There are two ways to rig a wire saw. The first is the bow method. Real easy to make, but not the best option. The bigger the stick, hopefully, the more tension on the blade. This makes it easier to cut.

The best option is to make a Buck saw frame. The one in the pic took me about 10 minutes to make. The best part is that I used my new knife, I like!!!

As you can see ,it aint fancy!!! It will cut halfway decent though. The windlass at the top is what gives this design it's strength. Not as easy to make as the bow saw, but it works better. As always if you have question, ask and I will try to answer.

Thursday, November 13, 2008

Emergency Candle

Well, at least in Iowa it is starting to feel like winter. That is OK with me. I like winter. But, it has some challenges that we as outdoors people need to be ready for. You know the old "Be Prepared", or "The 6 Ps" Proper, Preparation, Prevents, Piss, Poor, Performance. One of the things I keep with me when I am out and about is a homemade emergency candle.

Why a candle? Well you can start a fire, use it for light, and with the flame this candle puts out you can cook. The one above is made out of an Altoids tin, a piece of cotton belt, and old votive candles. A really easy project. Just be careful melting the wax. Use a double boiler, which is a large pot with water a smaller pot with the wax that will sit in the larger pot. This way the wax will not get over 212 degrees.This is how it looks lit.

That should get a fire going!!! If you do use one of these for a stove, be warned, they kick out a lot of soot. Now go eat some mints and make a candle!!!!!

Tuesday, November 11, 2008

A New Pocket Knife

Well, I pulled the trigger. I finally bought a new pocket knife. I have been carrying the same knife for about 10 years. Still a good knife but I decided to upgrade. This is my old one.

Like I said a good knife. It has a good blade, a nice awl, flat screwdriver, and a can opener. What more do you need? A saw would be nice. So here is my new knife.
We shall see how it works. If it is a piece of crap I will let you know. So far I have used it to make feather sticks to start my wood burner. It worked good. The handle is a little wider than my other pocket knife, which I like. The price was right, about 20 bucks shipped. I will run it through the gauntlet, just like all of my other gear.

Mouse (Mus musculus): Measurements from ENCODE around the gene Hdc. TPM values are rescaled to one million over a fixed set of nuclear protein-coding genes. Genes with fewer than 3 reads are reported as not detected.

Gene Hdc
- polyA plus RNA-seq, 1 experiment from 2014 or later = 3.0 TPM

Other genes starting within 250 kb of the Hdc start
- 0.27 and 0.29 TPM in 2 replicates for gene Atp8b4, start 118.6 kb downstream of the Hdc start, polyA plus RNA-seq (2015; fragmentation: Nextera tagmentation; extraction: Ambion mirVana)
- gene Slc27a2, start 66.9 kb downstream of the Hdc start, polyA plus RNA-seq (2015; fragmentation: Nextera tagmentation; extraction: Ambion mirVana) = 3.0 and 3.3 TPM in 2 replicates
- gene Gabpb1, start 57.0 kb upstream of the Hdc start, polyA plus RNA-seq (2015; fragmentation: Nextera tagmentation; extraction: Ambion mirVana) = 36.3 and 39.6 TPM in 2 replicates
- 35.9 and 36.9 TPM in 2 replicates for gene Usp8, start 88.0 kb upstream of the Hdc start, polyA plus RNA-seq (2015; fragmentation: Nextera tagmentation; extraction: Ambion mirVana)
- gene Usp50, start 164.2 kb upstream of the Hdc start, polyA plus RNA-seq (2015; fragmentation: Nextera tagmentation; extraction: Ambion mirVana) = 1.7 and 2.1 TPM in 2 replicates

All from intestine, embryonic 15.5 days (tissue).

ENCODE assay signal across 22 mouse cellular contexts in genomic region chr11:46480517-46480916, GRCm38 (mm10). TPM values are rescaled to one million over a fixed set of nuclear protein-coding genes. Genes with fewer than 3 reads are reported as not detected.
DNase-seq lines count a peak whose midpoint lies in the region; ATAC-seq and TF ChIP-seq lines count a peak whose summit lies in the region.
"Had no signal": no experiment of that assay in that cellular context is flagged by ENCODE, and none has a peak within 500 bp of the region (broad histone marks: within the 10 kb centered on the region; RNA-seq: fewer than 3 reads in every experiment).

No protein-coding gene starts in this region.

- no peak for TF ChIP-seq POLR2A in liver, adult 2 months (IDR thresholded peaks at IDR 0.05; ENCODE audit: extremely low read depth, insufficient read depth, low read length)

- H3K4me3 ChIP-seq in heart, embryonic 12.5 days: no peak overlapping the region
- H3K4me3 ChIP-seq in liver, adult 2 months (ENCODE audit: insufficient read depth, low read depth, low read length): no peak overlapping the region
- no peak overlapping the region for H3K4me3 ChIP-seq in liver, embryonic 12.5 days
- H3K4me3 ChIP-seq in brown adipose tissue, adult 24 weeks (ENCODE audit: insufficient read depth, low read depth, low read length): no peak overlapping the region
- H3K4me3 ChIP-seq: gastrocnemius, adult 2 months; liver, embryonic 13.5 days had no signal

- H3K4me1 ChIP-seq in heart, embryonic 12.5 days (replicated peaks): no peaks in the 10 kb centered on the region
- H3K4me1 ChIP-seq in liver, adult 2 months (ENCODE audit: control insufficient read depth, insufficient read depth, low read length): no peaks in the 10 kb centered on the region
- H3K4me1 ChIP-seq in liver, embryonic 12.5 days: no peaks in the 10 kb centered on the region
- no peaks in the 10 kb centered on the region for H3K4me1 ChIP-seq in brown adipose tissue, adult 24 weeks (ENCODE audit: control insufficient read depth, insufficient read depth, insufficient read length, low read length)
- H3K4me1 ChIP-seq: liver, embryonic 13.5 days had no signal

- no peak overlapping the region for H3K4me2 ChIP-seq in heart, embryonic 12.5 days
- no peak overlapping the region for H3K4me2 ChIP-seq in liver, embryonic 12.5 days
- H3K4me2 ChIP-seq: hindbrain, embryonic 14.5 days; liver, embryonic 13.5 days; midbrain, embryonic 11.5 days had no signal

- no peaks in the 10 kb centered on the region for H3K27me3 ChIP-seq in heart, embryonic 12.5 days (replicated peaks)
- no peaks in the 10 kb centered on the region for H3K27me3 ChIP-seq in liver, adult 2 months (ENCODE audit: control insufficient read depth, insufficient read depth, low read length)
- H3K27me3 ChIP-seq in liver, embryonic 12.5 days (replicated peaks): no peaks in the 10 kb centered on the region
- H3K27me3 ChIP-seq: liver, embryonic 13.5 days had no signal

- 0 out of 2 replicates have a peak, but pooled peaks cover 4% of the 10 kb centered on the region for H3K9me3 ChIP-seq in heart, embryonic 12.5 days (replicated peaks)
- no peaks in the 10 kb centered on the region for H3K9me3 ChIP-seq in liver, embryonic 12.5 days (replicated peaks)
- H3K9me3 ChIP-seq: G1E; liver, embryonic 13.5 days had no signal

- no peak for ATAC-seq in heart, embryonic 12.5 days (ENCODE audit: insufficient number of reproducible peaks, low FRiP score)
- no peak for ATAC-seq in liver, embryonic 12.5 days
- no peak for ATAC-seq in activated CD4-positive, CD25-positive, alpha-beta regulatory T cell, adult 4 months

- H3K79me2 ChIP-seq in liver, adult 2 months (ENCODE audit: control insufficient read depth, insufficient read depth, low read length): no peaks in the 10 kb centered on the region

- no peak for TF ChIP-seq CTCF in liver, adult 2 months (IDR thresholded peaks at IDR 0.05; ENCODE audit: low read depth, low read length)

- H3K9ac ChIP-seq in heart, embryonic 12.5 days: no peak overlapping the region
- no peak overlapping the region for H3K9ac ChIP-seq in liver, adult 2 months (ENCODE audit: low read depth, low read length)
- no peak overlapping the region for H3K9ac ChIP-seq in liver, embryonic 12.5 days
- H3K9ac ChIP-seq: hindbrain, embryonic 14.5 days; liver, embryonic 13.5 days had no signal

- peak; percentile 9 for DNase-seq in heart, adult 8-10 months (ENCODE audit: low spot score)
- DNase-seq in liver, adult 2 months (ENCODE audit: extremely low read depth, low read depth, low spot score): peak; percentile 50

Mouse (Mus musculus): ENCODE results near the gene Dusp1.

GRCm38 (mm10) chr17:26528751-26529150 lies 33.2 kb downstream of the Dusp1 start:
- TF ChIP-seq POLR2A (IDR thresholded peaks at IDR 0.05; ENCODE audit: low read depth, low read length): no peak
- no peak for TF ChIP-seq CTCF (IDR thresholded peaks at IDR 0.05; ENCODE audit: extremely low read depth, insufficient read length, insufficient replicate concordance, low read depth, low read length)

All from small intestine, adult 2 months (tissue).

Friday, November 7, 2008

The Many Uses of Snare Wire

If you have followed my posts you know I carry snare wire in my kit. As with most of my gear, snare wire has a lot of potential. First off, as the name implies, you can use it for....... snares.
The snare on the top is a single strand squirrel snare. The one below is a 2 strand twisted rabbit snare. I have used these types of snares many times, and even caught a few critters.
Another piece of gear in my kit is a steel cup. It has folding handles like a canteen cup. Sometimes, instead of putting the cup on the coals to cook you want to hang it. If you don't have wire that could be a tall order. This is a easy rig, and works well.
How about that candle stub in you kit. With just a little wire you can make a harness for it. Only one thing to watch with this setup, dripping wax.A small price to pay for a little light on a cold, dark, scary night.

The uses of wire in an outdoor situation are almost endless. How about you get out and try a few!!!

Monday, November 3, 2008

Parachute Tepee

As promised I'm going to try to give enough info on how to construct a parachute tepee. The first part is the scanned pages out of AFM 64-15. Now keep in mind I only used 4 poles for my shelter.